Three or four mornings a week, Tina Thomas takes her 1952 Twin Beech 18 for a sunrise spin around the pattern at Poplar Grove Airport in Illinois. And the neighbors relish the rumbling wake-up call of the Beech's radial engines. It's one of the reasons they live here.
It's a beautiful morning, and winds are light. Soon antique and classic tailwheel aircraft are queuing up to take off and land on one of Poplar Grove's two manicured turf 2,500-foot runways. A pair of Van's RVs departs the pattern in knife-edge formation flight as a Cessna 172 drones along on a more leisurely downwind leg. New production, antique and classic, homebuilt and experimental aircraft play well together at this airport and its community of some 111 homes located about 90 minutes from Chicago.
Curt Tobin has heeded the siren call of the Beech 18. When he finishes his morning pattern, he taxies his 1972 Cessna 172L to the fuel pump and walks into the FBO office to greet airport owners Tina and Steve Thomas. "I heard you up there, and I had to do a pattern," he tells Tina. The paved runway is just a few minutes' taxi time from Tobin's home and hangar in Bel Air Estates. "Here, it's easy to say, 'I'm going up to do some touch and goes,'" he says.
The people who live here are friends and neighbors as well as flying enthusiasts. The FBO office is a gathering place, as residents stop in to chat with the Thomases or play with Charlie, the airport dog. Today Tobin and the Thomases exchange pleasantries with James Hanson Sr. Hanson shares that he has "just lit up" the instrument panel in the RV-7 he's building.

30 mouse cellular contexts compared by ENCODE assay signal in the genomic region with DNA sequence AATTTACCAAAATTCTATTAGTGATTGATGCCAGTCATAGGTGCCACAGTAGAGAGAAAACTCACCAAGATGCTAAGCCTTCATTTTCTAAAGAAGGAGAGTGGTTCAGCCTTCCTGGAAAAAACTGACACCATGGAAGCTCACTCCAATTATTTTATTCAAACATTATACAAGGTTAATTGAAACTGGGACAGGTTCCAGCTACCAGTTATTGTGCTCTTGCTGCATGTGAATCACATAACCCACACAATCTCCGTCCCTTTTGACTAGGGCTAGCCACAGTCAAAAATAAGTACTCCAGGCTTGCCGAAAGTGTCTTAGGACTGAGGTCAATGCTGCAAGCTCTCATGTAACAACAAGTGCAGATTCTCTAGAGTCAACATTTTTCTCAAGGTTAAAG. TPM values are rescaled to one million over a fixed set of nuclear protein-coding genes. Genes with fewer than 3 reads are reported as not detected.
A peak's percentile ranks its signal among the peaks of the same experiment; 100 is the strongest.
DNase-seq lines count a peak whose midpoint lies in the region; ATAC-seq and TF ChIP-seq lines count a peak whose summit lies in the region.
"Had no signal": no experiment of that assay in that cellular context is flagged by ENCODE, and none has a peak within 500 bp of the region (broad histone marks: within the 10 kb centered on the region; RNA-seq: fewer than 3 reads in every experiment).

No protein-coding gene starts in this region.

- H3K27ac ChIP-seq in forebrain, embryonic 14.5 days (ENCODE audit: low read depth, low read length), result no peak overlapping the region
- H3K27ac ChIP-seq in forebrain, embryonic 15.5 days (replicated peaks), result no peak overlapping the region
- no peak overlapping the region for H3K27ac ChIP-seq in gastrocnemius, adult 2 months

By noon, the light winds have become a brisk northwest breeze, and the tailwheel traffic has slacked off. Poplar Grove's flight school rents a Piper J-3 Cub and a Cessna 140, but the taildraggers have a 12-knot wind limitation. Private pilot Lori Glawe studies her flight plan in the FBO office as she waits for chief flight instructor Randall Harris. She's taking Harris with her to Thunder Bay, Ontario, to help her navigate the Customs process.
Meanwhile, the usual Saturday-afternoon activities are unfolding in Bel Air Estates. Homeowners are raking, or mowing, or repositioning sprinklers. Everywhere, there are visual reminders that this is an aviators' enclave. Hangar doors are open like the lids of jewelry boxes to reveal the treasures within: one or two airplanes per home; here and there a classic car; and an endless assortment of airplanes in progress.
The nice weather is a boon to all. "It's good to see things pick up," Tina Thomas tells a customer. "It was a long winter."
E-mail the author at [email protected].